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Unfinished basement ceiling/rim joists – guidance on best insulation + air sealing approach?

biggytre | Posted in Energy Efficiency and Durability on

Background: I have a mostly unfinished basement area that is about ~550 SF. Only part that is “finished” is plaster ceiling that has mutliple holes in it from running electrical, gas, etc. over the years. 1930’s colonial in Massachusetts that gets 100% of space heating from ASHP mini splits. This unfinished basement room used to have oil boiler + oil tank (recently removed). No space heating in this room, just small amount of waste heat from gas water heater (will be replaced by ASHP water heater eventually). If temperature gets very low in this area and I’m concerned about pipes freezing, can open door to finished portion of basement served by ASHP. Area directly above unfinished basement is kitchen + office (frequently used rooms). There is no insulation in basement ceiling or any air sealing along rim joists as far as I can tell/know. I have no interest in ever finishing this basement area. 

Question: Does anyone have advice on best insulation and/or air sealing approach given my situation? Is it worth ripping out the (already damaged) plaster ceiling to enable air sealing and/or insulation? Utility EE program in Mass (MassSave) only covers the rim joist perimter. Sounds like they use spray foam to air seal around any exterior penetratoins + 6-inch fiberglass batts in each “bay” (I’m not totally clear what they mean by bay – window bays?).  That being said, I’m willing to invest $$ in removing plaster ceiling + either DIY or hire pro to do more significant insulation and/or air sealing work if it has significant EE benefit (even without penciling out necessarily). My understanding is that basement ceiling insulation is often frowned upon given waste heat from boiler/furnance, but that is not a concern in my situation. 

Thanks for any advice! 



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  1. Kirk Ellis | | #1

    By "bay" they probably mean the "joist bay" which is the space between the subfloor above and the sill plate the rim joist sits on. If the floor joists are parallel to the rim joist, it would be a continuous run of 6" batts along the rim joist. Where the floor joists are perpendicular to the rim joist, there would be many "bays" with a separate piece of 6" batt in each one.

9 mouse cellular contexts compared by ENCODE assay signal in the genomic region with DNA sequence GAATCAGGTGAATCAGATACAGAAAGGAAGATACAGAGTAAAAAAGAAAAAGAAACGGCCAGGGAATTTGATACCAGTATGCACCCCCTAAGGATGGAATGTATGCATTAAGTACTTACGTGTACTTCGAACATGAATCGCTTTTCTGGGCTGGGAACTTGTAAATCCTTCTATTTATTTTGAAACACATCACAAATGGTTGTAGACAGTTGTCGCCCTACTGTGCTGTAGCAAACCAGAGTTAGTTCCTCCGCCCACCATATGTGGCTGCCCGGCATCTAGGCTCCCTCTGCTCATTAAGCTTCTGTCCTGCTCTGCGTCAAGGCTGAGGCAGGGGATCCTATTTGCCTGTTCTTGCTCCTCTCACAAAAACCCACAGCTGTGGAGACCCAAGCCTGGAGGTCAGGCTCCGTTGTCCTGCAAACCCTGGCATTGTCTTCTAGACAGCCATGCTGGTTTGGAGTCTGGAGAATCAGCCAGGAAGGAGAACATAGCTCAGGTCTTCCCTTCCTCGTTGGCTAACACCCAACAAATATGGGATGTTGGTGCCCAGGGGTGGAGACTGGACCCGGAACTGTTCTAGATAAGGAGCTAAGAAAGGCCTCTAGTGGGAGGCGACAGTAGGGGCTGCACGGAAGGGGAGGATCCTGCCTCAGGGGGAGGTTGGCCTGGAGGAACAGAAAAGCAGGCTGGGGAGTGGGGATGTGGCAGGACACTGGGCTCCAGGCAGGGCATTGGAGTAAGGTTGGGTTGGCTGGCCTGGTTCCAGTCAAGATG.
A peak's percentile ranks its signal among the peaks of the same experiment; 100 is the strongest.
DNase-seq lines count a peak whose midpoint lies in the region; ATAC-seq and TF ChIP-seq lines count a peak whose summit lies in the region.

I am curious what solutions the experts here offer. I am not a fan of foams of any type, so the MassSave proposed solution doesn't appeal to me. I hope you get alternatives. My preference would be to add blocking between the joists 18" in from the rim joist when perpendicular, attach netting from sill plate to blocking and dense pack with cellulose. Where parallel, just net that first joist bay its full length and fill with cellulose. It would be the most R-value for the money spent.

    The problem is that with an old house, there is probably no exterior insulation, so that rim joist is cold. The heat escaping the house there is keeping the rim joist dry and saving it from rotting from condensed water vapor. Any insulation there that still allows vapor to reach the rim joist will mean the vapor is cooler and will condense when it hits the rim joist, which would be bad. I think a smart vapor retarder over the netting would prevent that, but I may be wrong. If you don't mind spray foam, I think the usual solution is to spray the entire rim joist to seal it with 1" or more, then stuff batt insulation. Not just spray foam the penetrations, but cover the entire surface of the rim joist and subfloor a few inches back.

  2. biggytre | | #2

    @Kirk thanks for reply. Make sense regarding "joist bay". Regarding exterior insulation, there is some level of exterior wall insulation on the house despite being built in the 1930's. EE contractor took thermal detector to exterior wall + drilled hole in exterior wall and said it looked like someone added insulation in the 80's at some point that was decent but not the material one would use today (forgot the name of the type of insulation). I'm eventually going to upgrade exterior insulation but waiting for when I replace clapboard siding on house (which is still in decent shape). Regardless, your moisture point is a good one and definitely something I want to keep in mind here.

  3. biggytre | | #3

    Note: Got clarification for MassSave 3rd party contractor. Basically, MassSave covers 100% of cost of air sealing exterior penetrations using spray foam + 75% of 6-inch fiberglass batt insulation along rim joists (exterior walls only). The company is also saying that, outside of the program, they could also install 6-inch fiberglass batts along entire basement ceiling for ~$1.5k.

  4. Hammer 🔨 | | #4

    I had a plaster ceiling in my century old home and removed it when I needed to install central air years ago. I have since left the ceiling exposed and spray painted white. I have access to all my utilities. I had the option to insulate and seal my rim joist but I feared condensation and rotting problems because the house it old. I insulated my walls with foam board and hung up drywall. The temperature and humidity levels are much better even without insulating the rim joist or ceiling. This is a green building site and it is all about saving energy, so not many will agree with not insulating the rim joist. My risk was low but I wanted to not worry about it. It terms of importance for insulation ceiling is probably the last thing you worry about. Walls are most important.

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